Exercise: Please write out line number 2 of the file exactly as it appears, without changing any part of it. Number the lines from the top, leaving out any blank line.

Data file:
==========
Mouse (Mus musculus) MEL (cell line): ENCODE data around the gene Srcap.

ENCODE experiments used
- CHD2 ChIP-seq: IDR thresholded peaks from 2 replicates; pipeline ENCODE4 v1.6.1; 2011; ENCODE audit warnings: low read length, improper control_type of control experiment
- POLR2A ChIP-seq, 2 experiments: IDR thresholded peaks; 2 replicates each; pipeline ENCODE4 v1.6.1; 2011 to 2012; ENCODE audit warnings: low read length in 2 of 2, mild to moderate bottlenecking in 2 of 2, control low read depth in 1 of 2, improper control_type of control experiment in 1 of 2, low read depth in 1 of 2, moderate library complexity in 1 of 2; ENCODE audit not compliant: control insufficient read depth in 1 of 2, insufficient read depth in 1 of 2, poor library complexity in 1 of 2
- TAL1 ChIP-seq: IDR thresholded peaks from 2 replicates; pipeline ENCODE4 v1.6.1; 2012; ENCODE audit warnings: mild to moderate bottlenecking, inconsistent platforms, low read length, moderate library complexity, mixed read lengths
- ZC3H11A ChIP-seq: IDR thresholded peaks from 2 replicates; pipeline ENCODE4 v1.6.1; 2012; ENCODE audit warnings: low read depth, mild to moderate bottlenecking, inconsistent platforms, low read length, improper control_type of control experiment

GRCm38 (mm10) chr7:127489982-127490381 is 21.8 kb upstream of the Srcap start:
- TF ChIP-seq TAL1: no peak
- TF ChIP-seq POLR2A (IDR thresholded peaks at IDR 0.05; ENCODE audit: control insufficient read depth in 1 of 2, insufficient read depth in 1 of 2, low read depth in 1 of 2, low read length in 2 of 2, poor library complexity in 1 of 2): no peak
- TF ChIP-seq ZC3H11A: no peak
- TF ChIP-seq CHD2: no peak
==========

ENCODE experiments used